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Eutelsat’s new CEO: Good or bad for business?

Eutelsat celebrated the 10th Anniversary of its listing on the Paris bourse by holding an Investors Day in Paris on December 1st. The mood was decidedly upbeat , and presentation followed presentation in outlining the opportunities – and obvious challenges – ahead.

Outgoing CEO Michel de Rosen told analysts that the company had grown significantly in the past 10 years, from a €750 million revenue business to today’s €1.476 billion in the year to June 2015.  Ten years ago Eutelsat was carrying 1712 channels, and these had grown to 5,855.

The operator delivered a very strong overview of the state of the industry, and its own position in terms of growth, profitability, expansion possibilities and future innovation and technological developments.

During the day it emerged that Eutelsat is looking at acquiring new capacity for some of its emerging market ‘hot spots’ including 36 degrees East where it has recently pre-sold 11 transponders to Multichoice (which has also introduced a two-transponder ‘push’ broadband-by-satellite service to subs).

De Rosen, and deputy CEO Michel Azibert, reminded delegates that its all-important Backlog had also grown, almost doubling from €2.6 billion to €5.15 billion.  Today’s viewer reach is a massive 275 million homes, and represents a 30 per cent growth over the past 5 years. The Eutelsat fleet is now carrying about 40 TV platforms, up 17 per cent since 2010.  HD penetration stands at 17 per cent, and Azibert admitted that Eutelsat’s HD penetration, while good, was still lower than some of its competitors.

The Day prompted a slew of reports from equity analysts. For example, Exane/BNP-Paribas described the day as providing “positive feedback” and with Eutelsat staying as one of its “top picks” in Media.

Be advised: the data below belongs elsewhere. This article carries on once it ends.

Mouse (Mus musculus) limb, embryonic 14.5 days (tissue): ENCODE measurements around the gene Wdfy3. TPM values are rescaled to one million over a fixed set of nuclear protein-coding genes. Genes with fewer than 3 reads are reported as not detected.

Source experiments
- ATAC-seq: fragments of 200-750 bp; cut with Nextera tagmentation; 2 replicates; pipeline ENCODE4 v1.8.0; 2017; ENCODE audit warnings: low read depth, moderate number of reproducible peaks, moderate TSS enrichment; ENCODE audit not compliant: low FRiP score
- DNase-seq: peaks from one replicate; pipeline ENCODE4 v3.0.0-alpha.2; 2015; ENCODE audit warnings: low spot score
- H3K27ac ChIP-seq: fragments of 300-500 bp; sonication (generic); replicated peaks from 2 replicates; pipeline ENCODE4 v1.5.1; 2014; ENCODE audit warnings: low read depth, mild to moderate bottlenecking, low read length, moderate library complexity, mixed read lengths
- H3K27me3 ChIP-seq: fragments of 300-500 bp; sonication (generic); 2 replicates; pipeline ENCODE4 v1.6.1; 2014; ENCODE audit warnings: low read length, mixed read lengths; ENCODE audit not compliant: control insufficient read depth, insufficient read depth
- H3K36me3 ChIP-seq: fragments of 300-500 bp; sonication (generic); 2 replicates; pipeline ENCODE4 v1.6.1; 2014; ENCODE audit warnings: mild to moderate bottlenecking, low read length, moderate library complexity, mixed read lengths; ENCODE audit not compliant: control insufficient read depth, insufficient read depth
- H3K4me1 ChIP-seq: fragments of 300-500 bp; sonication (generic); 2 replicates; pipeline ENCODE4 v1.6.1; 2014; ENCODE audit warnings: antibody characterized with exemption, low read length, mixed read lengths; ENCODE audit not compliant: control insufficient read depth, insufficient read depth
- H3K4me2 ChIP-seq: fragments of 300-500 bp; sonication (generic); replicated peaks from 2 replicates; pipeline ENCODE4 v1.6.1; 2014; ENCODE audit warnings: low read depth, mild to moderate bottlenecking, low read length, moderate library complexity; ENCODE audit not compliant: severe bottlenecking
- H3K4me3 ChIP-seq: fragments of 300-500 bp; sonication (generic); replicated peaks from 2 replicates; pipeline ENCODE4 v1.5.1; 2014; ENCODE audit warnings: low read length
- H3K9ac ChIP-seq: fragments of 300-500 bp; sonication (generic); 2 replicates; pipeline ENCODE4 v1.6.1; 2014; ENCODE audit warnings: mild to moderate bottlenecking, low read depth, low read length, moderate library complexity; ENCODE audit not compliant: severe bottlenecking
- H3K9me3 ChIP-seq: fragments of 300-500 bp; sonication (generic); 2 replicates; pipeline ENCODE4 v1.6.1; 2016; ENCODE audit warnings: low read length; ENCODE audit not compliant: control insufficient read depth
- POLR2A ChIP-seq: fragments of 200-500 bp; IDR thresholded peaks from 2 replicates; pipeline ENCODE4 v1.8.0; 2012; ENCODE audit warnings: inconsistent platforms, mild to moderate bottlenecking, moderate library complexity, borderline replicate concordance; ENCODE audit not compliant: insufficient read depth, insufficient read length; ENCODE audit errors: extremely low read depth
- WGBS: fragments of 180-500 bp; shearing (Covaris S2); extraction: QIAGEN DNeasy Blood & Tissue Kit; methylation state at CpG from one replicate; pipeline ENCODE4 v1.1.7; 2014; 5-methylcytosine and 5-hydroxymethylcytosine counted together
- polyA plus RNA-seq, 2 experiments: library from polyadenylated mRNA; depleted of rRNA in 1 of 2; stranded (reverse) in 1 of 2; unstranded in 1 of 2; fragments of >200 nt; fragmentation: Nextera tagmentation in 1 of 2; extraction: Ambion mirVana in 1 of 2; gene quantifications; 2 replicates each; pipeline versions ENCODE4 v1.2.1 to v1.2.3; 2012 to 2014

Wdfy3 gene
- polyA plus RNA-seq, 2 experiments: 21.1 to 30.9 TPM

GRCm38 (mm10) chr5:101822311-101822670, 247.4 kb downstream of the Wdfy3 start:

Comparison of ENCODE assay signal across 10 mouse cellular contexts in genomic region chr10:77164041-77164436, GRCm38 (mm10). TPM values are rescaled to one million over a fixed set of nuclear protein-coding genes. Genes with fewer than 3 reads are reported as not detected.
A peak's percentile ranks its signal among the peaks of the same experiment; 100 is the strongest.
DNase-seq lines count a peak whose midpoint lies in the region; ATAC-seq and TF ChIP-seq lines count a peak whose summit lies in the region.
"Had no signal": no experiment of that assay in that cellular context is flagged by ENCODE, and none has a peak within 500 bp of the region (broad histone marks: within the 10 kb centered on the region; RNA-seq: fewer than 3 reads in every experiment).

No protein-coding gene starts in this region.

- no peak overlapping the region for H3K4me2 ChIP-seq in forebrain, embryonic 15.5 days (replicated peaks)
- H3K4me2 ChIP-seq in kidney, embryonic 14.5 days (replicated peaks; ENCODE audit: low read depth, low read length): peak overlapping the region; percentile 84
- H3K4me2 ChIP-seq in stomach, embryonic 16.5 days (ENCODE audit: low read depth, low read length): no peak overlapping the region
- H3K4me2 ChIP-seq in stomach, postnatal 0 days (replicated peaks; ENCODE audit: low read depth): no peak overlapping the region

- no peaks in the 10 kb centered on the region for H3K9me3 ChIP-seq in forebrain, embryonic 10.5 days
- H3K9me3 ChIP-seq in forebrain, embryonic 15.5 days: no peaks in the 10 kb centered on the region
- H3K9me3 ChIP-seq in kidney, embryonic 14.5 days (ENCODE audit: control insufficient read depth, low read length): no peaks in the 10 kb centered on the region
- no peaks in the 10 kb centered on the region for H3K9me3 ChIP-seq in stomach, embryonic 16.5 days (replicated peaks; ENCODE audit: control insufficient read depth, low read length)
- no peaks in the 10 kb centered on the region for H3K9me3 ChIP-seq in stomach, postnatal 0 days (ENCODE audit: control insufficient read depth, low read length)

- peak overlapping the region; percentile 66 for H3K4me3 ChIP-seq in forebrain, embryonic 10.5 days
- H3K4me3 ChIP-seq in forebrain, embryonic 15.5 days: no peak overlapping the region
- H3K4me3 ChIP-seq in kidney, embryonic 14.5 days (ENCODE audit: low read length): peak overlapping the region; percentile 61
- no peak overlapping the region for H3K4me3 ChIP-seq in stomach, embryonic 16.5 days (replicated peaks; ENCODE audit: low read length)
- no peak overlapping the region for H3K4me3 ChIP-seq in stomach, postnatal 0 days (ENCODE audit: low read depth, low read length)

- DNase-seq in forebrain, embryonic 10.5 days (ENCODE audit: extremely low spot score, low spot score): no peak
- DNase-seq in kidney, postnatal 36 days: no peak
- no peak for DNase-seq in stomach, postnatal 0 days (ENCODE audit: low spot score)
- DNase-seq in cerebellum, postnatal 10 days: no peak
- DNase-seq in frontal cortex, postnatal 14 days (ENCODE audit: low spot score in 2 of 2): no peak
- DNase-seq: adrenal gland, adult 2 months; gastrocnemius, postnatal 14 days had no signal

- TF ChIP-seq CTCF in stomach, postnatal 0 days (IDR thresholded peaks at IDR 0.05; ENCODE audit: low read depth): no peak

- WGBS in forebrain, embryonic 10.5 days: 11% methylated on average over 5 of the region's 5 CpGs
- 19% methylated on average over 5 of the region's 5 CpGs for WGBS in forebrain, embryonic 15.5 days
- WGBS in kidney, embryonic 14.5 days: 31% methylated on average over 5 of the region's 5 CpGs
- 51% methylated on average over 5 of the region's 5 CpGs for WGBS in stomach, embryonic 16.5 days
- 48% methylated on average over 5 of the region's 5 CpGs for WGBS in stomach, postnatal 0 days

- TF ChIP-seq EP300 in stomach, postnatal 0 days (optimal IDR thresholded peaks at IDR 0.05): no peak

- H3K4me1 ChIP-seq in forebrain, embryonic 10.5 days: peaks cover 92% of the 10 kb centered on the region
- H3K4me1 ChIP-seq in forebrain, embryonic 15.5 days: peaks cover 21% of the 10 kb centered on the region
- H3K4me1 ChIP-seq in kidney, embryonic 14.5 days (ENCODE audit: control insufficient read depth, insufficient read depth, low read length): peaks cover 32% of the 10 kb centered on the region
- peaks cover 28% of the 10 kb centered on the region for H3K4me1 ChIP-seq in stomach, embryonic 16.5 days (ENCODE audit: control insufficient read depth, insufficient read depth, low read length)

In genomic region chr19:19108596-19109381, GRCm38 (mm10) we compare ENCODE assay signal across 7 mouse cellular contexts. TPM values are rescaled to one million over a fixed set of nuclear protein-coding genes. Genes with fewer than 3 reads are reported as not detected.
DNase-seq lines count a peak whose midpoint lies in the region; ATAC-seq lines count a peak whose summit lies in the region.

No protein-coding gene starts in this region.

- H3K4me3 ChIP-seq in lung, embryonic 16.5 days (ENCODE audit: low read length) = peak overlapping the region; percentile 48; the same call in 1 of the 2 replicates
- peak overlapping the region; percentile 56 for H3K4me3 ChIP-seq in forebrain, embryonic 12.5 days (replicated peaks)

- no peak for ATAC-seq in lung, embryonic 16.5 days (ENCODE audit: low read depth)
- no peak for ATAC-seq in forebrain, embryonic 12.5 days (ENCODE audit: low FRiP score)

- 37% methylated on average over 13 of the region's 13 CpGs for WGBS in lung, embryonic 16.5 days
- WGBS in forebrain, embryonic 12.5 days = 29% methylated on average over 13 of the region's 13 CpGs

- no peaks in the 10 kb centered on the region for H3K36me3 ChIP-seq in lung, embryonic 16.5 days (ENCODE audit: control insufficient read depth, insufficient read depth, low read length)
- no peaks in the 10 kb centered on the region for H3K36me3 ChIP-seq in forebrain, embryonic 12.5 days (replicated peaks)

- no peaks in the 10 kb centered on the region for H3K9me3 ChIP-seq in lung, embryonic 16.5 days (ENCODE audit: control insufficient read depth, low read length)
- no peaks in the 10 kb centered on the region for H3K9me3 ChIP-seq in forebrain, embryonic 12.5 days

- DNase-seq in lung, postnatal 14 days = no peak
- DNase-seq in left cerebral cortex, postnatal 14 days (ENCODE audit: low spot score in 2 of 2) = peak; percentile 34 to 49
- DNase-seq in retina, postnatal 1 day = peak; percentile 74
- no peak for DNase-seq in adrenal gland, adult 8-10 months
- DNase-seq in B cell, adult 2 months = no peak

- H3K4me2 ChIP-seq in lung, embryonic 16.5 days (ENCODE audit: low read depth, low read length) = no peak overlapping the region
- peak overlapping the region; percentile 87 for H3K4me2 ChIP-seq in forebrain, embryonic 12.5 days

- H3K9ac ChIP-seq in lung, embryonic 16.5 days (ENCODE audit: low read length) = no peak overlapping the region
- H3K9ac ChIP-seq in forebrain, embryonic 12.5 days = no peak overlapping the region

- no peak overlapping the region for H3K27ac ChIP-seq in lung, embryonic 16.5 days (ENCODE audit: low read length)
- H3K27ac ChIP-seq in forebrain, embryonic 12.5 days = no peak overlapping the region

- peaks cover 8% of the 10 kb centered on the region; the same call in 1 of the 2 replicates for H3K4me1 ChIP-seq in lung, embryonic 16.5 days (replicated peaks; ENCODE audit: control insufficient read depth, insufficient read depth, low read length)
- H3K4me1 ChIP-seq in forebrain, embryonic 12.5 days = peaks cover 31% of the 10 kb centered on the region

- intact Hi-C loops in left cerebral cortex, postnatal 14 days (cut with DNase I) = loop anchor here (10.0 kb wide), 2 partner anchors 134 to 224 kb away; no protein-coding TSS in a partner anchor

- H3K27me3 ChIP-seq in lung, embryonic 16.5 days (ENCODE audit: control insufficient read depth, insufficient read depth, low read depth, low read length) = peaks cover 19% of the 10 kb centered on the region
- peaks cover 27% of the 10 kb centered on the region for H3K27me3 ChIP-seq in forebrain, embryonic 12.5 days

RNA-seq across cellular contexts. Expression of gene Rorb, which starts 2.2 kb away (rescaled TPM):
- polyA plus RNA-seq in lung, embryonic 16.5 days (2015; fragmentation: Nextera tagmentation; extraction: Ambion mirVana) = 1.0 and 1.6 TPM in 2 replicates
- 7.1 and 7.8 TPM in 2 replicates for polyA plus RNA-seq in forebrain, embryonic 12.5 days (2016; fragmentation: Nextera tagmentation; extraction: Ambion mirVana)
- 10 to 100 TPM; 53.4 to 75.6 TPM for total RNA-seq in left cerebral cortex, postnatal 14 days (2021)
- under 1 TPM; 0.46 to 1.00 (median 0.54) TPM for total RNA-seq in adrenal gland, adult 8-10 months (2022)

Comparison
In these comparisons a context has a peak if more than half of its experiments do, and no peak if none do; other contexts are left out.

Investment bank Jefferies said it was a “solid” affair, and highlighted the arrival of Eutelsat’s new CEO Rodolphe Belmer, who was CEO at Canal Plus until July this year.  Jefferies welcomed Belmer, and his track record of dealing with change at C+ and how satellite will retain its place in TV’s eco-system.

However, the same day of presentations and the same exposure to Belmer left one analyst distinctly cold. “Appointing a new CEO called Rodolphe is auspicious at this time of year. But the decline of Groupe Canal over his tenure is a concern. Since he began as CEO, C+ has been losing subscribers in Mainland France, C+ has failed to adapt into a triple play operator, has lost key rights and has failed to build a TVOD or mobility platform like Sky or MTG,” said Laurie Davison at Deutsche Bank.

Davidson still favoured Eutelsat as an investment prospect over SES (indeed, his recommendation to investors is to “SELL” SES stock), and saying that UHD demand is “at best” five years away, adding “only a small minority will likely pay extra for UHD on top of HD, limiting new channel launches.”

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